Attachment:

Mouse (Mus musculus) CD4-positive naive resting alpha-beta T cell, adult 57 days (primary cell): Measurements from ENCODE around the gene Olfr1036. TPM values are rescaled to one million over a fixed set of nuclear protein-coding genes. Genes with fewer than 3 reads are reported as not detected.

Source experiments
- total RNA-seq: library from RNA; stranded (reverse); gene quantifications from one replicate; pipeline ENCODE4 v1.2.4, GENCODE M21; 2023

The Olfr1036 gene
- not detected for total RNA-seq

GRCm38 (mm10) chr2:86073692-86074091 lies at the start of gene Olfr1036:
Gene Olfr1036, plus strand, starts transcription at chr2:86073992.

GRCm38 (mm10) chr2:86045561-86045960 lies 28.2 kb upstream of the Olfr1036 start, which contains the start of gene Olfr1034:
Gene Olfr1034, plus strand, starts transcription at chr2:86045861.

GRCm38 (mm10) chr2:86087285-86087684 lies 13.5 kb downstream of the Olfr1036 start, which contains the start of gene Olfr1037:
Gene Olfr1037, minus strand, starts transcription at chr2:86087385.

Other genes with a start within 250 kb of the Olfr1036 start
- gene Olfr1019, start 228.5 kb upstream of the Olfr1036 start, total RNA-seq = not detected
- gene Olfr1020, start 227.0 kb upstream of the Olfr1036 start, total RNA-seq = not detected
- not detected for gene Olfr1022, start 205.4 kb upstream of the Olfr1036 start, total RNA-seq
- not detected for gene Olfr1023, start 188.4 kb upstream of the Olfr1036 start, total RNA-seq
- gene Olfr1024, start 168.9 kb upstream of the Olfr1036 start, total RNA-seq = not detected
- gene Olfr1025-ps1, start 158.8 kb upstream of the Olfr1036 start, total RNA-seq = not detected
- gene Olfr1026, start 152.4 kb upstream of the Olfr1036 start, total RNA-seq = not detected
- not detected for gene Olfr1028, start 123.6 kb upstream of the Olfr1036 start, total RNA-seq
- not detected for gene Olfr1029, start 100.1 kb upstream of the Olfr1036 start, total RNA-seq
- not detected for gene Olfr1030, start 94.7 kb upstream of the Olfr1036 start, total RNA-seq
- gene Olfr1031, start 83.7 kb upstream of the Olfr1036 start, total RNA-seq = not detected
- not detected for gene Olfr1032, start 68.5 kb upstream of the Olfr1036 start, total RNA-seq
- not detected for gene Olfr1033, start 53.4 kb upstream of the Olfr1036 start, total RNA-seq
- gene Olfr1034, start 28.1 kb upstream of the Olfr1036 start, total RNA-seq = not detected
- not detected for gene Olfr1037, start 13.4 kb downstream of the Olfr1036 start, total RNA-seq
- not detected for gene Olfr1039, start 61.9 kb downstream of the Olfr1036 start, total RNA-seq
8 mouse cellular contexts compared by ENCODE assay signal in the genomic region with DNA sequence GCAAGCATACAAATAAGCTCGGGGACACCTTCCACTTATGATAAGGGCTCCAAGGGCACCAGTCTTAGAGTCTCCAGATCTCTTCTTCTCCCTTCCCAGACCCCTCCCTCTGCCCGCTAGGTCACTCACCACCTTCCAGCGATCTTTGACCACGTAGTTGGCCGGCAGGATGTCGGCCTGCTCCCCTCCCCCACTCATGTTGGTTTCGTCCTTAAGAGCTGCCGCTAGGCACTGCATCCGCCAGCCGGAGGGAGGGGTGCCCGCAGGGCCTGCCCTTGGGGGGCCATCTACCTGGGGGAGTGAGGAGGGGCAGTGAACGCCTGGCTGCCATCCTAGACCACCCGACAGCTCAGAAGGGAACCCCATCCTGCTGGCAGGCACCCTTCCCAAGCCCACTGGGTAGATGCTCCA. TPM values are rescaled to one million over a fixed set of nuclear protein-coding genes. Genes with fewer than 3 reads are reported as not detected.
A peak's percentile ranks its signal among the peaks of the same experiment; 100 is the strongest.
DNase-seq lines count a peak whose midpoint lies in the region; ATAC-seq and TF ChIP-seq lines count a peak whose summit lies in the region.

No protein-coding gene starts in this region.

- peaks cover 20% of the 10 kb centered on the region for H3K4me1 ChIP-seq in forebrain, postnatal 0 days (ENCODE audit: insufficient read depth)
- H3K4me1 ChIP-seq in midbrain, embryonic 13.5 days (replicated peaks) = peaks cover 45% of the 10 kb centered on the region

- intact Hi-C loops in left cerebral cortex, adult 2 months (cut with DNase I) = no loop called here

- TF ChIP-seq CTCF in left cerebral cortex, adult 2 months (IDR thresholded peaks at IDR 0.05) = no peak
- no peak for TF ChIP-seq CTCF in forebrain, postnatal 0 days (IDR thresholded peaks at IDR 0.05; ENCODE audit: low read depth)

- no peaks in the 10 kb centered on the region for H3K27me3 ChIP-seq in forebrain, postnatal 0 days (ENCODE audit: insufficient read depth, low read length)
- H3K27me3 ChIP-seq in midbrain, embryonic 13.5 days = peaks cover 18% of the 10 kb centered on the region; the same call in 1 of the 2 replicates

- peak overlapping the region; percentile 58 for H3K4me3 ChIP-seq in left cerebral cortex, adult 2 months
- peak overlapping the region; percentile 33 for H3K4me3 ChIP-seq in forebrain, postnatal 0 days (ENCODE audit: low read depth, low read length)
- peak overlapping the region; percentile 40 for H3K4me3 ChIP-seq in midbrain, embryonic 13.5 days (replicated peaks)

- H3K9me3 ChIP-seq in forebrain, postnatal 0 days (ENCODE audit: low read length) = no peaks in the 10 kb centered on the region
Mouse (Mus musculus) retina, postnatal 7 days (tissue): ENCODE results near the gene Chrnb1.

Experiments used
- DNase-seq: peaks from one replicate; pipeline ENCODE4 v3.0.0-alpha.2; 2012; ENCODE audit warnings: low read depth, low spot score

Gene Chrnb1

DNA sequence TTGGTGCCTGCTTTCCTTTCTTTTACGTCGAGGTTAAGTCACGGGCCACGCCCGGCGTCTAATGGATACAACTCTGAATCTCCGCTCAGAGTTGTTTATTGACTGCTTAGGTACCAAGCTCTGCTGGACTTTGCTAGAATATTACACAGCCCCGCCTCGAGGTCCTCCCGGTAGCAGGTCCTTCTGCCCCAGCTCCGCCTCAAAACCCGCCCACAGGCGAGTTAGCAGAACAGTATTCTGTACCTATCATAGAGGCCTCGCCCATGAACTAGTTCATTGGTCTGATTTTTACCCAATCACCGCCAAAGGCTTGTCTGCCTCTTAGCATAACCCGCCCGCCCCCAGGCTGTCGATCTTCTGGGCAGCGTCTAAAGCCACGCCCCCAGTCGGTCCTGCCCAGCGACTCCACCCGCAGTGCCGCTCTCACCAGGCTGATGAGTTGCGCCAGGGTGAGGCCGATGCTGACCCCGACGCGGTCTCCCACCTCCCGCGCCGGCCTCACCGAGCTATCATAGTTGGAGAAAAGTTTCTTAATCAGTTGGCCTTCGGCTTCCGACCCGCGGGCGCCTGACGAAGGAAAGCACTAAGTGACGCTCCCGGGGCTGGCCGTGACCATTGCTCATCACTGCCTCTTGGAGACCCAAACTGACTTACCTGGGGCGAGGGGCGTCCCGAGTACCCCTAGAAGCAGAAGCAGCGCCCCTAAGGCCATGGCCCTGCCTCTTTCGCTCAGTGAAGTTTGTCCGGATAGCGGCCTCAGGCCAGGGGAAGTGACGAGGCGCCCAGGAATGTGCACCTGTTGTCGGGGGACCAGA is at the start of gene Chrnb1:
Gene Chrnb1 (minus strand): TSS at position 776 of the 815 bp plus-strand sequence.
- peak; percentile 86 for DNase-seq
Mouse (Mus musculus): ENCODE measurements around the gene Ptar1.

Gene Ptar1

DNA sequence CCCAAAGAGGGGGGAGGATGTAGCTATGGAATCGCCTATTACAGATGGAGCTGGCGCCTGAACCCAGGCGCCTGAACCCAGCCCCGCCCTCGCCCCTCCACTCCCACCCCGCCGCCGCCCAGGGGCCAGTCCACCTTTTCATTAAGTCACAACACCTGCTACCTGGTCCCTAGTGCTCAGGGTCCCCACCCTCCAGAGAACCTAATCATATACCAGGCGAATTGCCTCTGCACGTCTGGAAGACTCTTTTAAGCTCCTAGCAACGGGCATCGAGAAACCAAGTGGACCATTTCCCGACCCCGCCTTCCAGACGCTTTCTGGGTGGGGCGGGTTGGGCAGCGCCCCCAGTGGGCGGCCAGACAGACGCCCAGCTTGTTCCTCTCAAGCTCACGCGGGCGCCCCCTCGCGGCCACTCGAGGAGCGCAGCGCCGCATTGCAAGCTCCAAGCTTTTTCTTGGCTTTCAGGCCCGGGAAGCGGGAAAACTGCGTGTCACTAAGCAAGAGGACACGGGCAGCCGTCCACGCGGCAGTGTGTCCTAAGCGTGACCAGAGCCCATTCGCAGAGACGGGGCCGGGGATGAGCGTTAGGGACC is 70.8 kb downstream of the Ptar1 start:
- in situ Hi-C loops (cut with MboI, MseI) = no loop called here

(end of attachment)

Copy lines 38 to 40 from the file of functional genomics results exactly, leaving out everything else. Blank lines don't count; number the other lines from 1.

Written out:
- no peaks in the 10 kb centered on the region for H3K27me3 ChIP-seq in forebrain, postnatal 0 days (ENCODE audit: insufficient read depth, low read length)
- H3K27me3 ChIP-seq in midbrain, embryonic 13.5 days = peaks cover 18% of the 10 kb centered on the region; the same call in 1 of the 2 replicates

- peak overlapping the region; percentile 58 for H3K4me3 ChIP-seq in left cerebral cortex, adult 2 months